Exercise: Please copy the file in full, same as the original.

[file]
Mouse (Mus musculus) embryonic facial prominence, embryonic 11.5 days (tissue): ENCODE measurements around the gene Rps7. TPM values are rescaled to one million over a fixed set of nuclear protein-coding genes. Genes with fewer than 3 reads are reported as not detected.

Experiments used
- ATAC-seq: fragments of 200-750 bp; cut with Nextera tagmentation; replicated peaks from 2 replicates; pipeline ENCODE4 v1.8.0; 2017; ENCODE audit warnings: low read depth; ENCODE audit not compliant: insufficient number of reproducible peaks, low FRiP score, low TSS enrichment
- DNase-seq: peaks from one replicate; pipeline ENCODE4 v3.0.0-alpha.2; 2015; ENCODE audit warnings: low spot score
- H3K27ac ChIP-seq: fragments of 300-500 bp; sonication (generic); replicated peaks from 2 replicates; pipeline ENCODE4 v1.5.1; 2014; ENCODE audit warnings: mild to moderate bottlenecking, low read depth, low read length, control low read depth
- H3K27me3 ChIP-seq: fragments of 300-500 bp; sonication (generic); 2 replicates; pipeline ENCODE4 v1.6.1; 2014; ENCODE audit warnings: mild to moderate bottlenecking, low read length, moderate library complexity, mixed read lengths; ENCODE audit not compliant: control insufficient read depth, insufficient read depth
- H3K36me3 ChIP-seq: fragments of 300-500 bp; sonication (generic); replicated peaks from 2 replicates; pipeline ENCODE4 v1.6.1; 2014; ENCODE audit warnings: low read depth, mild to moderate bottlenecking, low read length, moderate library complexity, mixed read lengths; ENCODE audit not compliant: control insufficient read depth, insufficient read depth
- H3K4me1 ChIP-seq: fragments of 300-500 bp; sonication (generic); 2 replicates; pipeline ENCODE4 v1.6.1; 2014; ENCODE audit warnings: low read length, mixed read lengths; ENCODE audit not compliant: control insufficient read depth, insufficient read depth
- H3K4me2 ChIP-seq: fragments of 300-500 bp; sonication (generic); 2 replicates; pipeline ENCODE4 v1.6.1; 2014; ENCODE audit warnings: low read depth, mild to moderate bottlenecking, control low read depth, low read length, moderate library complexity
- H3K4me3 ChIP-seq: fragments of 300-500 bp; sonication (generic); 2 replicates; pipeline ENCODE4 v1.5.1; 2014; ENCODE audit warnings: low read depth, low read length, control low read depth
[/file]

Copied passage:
Mouse (Mus musculus) embryonic facial prominence, embryonic 11.5 days (tissue): ENCODE measurements around the gene Rps7. TPM values are rescaled to one million over a fixed set of nuclear protein-coding genes. Genes with fewer than 3 reads are reported as not detected.

Experiments used
- ATAC-seq: fragments of 200-750 bp; cut with Nextera tagmentation; replicated peaks from 2 replicates; pipeline ENCODE4 v1.8.0; 2017; ENCODE audit warnings: low read depth; ENCODE audit not compliant: insufficient number of reproducible peaks, low FRiP score, low TSS enrichment
- DNase-seq: peaks from one replicate; pipeline ENCODE4 v3.0.0-alpha.2; 2015; ENCODE audit warnings: low spot score
- H3K27ac ChIP-seq: fragments of 300-500 bp; sonication (generic); replicated peaks from 2 replicates; pipeline ENCODE4 v1.5.1; 2014; ENCODE audit warnings: mild to moderate bottlenecking, low read depth, low read length, control low read depth
- H3K27me3 ChIP-seq: fragments of 300-500 bp; sonication (generic); 2 replicates; pipeline ENCODE4 v1.6.1; 2014; ENCODE audit warnings: mild to moderate bottlenecking, low read length, moderate library complexity, mixed read lengths; ENCODE audit not compliant: control insufficient read depth, insufficient read depth
- H3K36me3 ChIP-seq: fragments of 300-500 bp; sonication (generic); replicated peaks from 2 replicates; pipeline ENCODE4 v1.6.1; 2014; ENCODE audit warnings: low read depth, mild to moderate bottlenecking, low read length, moderate library complexity, mixed read lengths; ENCODE audit not compliant: control insufficient read depth, insufficient read depth
- H3K4me1 ChIP-seq: fragments of 300-500 bp; sonication (generic); 2 replicates; pipeline ENCODE4 v1.6.1; 2014; ENCODE audit warnings: low read length, mixed read lengths; ENCODE audit not compliant: control insufficient read depth, insufficient read depth
- H3K4me2 ChIP-seq: fragments of 300-500 bp; sonication (generic); 2 replicates; pipeline ENCODE4 v1.6.1; 2014; ENCODE audit warnings: low read depth, mild to moderate bottlenecking, control low read depth, low read length, moderate library complexity
- H3K4me3 ChIP-seq: fragments of 300-500 bp; sonication (generic); 2 replicates; pipeline ENCODE4 v1.5.1; 2014; ENCODE audit warnings: low read depth, low read length, control low read depth